Are you talking about yourself … this is absolutely not the place to do it. The Home page should be focussing on the pain point of the client looking at it and saying how you can make their life better. Less ‘I’ and a whole lot more ‘you’ as it were.
Keep the copy to the point, think about what you want them to know and keep it strictly to that! Quantity definitely doesn’t trump quality here, resist the urge to give away the farm and stick to the things they will really want to know rather than all the things you are so keen to tell them.
Along similar lines do try keep your sentences short, of simple construction and jargon severely limited. You are not going to impress your audience with something that reads like a line from a physics dissertation, you will simply lose their attention and interest.
Your home page should be a seductive temptation to lead them into the rest of the site – keep it short, to the point, well spaced and attractive and you have a much better chance of getting them to delve further into your site to learn more.
More than likely this will be the second most visited page, people buy people and this is where you want to help your visitor understand who you really are and not just what you do.
As such this is the page to do a LOT of talking about how wonderful you are – it goes against most peoples instincts but sing your own praises! Without being a bore obviously 🙂 It is the one page where you can talk about yourself as much as you want.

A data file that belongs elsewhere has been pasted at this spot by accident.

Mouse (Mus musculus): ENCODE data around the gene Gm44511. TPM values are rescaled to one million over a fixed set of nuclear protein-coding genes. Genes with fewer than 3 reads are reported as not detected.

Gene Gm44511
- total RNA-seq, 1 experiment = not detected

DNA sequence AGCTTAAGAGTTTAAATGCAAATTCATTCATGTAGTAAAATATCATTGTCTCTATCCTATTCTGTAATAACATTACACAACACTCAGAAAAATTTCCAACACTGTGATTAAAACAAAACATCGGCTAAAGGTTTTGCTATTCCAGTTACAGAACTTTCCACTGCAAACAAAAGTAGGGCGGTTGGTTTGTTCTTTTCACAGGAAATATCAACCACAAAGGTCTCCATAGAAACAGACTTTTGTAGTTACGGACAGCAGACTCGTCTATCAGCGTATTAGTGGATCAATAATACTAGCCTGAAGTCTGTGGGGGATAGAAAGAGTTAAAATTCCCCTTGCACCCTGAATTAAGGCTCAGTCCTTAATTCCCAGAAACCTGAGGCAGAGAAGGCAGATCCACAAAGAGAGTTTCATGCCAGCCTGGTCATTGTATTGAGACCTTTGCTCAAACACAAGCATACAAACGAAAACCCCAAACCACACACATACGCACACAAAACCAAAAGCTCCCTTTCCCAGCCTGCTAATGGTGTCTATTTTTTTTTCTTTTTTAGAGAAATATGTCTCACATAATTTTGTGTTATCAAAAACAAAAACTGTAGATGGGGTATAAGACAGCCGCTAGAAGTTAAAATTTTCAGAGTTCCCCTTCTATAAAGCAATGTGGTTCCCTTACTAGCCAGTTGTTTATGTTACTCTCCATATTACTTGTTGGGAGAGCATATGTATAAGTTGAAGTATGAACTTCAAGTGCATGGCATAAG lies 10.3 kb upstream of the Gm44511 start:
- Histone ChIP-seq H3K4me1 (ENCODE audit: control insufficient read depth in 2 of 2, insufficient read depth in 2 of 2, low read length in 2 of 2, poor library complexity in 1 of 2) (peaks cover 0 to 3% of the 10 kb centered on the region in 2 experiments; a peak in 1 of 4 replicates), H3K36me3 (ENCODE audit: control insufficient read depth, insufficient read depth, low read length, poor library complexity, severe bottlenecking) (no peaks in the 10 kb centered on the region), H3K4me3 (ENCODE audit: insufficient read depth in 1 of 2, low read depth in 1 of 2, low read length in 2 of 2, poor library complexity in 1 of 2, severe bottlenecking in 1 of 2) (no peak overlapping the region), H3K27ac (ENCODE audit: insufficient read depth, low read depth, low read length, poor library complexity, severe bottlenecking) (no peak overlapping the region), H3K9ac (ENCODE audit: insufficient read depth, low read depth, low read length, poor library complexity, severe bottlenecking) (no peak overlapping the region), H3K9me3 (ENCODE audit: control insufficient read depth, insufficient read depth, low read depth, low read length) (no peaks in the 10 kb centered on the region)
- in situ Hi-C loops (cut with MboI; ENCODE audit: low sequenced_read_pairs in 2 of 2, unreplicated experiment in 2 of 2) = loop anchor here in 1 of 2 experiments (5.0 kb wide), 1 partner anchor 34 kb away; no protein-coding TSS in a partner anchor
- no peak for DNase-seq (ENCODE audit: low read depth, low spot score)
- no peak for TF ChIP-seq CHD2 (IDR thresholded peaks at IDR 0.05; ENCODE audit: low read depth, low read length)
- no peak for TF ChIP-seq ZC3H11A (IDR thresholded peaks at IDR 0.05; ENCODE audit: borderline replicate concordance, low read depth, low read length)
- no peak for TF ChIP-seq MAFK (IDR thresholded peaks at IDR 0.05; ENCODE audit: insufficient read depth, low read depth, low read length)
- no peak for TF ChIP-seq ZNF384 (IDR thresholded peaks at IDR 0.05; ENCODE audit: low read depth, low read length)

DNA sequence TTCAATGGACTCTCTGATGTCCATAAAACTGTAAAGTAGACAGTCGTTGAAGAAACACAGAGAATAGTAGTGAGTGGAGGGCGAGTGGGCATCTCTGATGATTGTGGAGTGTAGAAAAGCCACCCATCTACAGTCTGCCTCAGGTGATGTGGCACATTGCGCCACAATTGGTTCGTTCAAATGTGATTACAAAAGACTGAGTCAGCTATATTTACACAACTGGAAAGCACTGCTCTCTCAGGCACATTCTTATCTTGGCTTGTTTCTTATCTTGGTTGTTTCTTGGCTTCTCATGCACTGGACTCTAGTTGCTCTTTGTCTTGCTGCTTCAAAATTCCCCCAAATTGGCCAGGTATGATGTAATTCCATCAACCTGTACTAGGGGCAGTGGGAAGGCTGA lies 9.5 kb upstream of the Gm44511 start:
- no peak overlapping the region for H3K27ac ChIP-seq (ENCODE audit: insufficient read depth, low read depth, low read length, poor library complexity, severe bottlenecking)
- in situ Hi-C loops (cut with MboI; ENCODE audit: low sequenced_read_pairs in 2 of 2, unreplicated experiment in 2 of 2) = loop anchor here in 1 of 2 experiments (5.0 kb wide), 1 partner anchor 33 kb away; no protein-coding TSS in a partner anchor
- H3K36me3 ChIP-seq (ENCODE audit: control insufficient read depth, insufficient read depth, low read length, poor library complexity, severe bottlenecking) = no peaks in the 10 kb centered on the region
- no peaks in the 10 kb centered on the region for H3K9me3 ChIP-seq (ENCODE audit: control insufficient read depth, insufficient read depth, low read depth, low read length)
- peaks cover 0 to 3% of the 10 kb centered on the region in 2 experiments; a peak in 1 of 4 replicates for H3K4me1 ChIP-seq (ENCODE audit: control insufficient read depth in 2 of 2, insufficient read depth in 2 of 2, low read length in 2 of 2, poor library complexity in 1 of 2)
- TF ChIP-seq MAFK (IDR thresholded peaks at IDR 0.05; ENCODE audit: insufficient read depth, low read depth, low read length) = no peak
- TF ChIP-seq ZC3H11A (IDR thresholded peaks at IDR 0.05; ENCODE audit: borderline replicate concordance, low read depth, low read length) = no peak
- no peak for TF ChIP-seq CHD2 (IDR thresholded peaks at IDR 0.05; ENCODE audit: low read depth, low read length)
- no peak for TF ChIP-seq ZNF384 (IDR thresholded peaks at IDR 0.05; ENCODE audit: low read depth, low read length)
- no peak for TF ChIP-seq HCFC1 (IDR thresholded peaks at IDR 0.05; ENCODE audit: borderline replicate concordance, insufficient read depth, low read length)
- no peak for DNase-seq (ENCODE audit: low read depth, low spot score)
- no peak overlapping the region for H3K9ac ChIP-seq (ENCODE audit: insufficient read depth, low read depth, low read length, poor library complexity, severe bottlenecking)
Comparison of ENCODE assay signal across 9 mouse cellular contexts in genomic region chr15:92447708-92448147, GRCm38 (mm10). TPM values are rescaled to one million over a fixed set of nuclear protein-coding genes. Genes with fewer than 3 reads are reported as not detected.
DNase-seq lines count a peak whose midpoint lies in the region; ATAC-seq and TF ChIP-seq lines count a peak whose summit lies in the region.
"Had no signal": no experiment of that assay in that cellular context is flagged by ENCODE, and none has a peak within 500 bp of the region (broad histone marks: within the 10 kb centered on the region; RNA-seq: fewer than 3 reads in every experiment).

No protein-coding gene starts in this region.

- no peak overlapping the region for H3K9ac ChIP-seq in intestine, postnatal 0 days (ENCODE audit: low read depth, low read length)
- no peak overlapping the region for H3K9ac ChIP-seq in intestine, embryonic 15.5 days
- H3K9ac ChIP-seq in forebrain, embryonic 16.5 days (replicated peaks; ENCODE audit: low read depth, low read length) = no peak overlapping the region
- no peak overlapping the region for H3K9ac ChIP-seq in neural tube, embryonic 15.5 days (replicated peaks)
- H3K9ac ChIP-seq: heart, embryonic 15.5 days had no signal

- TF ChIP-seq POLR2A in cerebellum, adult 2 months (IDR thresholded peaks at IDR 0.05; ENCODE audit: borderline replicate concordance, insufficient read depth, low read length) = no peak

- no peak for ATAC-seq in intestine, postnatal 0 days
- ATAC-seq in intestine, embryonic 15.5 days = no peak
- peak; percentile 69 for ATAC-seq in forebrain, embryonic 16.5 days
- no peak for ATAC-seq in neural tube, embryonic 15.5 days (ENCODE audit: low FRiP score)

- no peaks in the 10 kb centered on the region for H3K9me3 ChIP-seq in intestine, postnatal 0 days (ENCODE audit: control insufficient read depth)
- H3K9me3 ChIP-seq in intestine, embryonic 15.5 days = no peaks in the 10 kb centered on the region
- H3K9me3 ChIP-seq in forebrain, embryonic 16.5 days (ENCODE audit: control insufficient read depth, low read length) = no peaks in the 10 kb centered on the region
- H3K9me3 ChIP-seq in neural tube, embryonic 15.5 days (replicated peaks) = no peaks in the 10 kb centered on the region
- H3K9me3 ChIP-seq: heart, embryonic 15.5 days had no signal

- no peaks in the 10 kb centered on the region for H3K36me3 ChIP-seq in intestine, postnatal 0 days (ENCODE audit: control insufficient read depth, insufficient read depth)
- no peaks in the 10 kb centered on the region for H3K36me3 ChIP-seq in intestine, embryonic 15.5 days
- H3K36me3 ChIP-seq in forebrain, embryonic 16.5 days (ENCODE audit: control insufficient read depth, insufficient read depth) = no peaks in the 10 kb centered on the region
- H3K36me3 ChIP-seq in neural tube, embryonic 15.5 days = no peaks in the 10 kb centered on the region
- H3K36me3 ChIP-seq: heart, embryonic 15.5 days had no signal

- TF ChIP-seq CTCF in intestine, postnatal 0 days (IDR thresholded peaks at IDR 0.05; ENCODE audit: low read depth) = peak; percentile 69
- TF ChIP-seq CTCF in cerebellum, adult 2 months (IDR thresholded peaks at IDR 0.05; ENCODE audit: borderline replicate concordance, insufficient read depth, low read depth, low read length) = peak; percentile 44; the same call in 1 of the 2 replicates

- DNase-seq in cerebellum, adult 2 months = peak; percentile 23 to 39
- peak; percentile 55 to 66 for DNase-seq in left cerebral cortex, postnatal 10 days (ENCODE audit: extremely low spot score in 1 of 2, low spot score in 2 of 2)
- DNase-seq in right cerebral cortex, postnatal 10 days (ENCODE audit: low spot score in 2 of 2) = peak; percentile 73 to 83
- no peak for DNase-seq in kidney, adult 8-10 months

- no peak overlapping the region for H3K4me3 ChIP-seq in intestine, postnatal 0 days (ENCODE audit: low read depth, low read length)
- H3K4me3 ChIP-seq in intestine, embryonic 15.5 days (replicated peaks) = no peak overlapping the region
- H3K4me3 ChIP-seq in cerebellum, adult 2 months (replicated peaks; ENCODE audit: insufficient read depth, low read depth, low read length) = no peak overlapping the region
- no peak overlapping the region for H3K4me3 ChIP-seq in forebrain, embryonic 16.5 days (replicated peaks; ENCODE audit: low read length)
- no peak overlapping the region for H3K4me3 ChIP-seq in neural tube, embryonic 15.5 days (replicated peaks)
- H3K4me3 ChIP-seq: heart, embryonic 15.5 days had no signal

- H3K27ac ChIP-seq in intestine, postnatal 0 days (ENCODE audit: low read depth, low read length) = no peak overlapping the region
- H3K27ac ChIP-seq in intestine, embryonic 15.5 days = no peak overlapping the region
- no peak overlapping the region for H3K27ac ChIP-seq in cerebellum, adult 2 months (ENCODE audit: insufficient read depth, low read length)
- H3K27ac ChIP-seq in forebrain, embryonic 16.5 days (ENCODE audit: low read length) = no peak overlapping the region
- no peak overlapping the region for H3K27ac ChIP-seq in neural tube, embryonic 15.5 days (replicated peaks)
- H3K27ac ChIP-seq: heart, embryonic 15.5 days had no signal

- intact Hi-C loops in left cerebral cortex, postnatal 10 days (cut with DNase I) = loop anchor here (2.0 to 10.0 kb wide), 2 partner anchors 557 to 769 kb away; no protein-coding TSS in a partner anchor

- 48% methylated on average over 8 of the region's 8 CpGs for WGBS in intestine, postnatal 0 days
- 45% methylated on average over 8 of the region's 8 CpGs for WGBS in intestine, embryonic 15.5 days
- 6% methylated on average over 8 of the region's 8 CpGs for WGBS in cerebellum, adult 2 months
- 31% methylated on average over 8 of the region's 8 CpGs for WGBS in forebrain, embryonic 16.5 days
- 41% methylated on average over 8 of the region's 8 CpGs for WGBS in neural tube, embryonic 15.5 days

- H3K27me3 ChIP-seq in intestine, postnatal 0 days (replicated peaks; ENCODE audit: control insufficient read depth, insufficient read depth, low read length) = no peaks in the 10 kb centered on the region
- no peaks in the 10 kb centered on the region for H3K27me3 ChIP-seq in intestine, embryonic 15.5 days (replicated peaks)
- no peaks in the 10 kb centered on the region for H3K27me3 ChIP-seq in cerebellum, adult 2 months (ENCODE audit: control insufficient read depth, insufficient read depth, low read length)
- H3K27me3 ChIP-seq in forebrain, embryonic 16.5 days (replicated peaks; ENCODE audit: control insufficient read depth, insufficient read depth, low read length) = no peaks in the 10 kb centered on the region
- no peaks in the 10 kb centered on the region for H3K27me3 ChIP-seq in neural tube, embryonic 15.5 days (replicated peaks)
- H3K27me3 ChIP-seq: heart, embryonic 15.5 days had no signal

Like with your CV think about what you want to highlight about your experience, best attributes, achievements and things like awards/ qualifications.
I don’t know about you but if you are anything like me this will be my next port of call if I have enjoyed everything I have seen so far.
Testimonials are a great addition to any site, and the absence of them is a red flag to most visitors.
Email past clients and ask if they would be kind enough to say a few words. As your clients are likely to be similarly busy people sometimes it helps to put a few words together yourself about what you did and ask them to embellish and personalise it.
If they were a great client think about putting a link to their website, everyone appreciates a little free publicity and exposure and perhaps in return they will do the same for you.
Remember – It is absolutely never a good idea to make them up though.
A Few Last Words
As a small business you should love your website, you should nourish and grow it with the same passion and eye for detail as you do with the rest of your business.
Revisit it regularly with fresh eyes and add, tweak, refine and update – as with the rest of your business it is not something you can just set up and forget about, as you grow so should it.
And if you want someone to pass a no obligation eye over it … just drop me a line, it is one of my favourite creative jobs for clients!